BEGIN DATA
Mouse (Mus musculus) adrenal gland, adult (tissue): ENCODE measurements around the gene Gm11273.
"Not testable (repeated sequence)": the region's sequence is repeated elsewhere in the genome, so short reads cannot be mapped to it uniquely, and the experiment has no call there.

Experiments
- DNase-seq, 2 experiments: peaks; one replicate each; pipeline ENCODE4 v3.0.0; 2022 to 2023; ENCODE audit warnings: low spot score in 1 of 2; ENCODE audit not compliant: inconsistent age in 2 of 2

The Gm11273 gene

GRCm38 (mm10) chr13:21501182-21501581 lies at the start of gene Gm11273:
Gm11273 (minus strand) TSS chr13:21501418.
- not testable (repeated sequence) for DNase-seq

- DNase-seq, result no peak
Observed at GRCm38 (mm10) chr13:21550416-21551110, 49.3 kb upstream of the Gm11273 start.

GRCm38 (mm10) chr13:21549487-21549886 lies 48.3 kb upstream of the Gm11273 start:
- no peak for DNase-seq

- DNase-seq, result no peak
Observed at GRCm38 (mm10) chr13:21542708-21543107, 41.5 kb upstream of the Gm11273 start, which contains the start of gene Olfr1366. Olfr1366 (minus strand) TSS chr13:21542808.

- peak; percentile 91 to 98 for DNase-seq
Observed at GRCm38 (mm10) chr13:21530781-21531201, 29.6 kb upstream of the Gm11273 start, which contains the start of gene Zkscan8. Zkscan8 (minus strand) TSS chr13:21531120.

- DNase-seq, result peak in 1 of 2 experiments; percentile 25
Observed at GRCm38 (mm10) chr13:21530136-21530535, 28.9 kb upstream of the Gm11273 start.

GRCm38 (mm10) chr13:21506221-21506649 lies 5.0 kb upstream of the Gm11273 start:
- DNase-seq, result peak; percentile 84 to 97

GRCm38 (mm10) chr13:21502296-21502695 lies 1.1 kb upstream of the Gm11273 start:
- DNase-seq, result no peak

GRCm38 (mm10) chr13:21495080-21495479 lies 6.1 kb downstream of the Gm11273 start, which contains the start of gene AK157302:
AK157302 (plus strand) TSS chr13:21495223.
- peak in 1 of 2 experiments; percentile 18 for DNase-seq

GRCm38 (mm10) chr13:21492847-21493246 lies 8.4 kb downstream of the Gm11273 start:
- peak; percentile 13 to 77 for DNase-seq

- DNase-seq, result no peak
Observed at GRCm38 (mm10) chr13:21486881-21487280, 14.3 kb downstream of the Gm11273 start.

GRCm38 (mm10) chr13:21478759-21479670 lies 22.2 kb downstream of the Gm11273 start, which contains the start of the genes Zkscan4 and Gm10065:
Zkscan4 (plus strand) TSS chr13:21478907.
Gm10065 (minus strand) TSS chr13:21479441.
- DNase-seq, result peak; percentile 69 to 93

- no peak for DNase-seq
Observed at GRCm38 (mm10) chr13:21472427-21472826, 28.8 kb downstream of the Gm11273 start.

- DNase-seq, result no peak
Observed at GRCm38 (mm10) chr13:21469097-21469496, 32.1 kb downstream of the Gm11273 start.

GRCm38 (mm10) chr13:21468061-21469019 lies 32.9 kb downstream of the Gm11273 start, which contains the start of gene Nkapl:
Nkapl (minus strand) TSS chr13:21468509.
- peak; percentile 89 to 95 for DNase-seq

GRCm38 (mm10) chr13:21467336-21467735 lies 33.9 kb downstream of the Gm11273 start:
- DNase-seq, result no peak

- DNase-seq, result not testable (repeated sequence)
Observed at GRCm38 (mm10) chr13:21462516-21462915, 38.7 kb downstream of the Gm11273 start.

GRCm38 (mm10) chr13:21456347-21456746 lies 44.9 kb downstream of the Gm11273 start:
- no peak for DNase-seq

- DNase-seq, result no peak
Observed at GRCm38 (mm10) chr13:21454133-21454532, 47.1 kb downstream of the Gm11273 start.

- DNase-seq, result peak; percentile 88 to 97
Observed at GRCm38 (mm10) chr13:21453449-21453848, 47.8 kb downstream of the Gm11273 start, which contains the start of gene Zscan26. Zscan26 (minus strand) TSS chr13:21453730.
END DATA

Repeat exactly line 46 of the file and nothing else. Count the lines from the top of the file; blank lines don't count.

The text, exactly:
- no peak for DNase-seq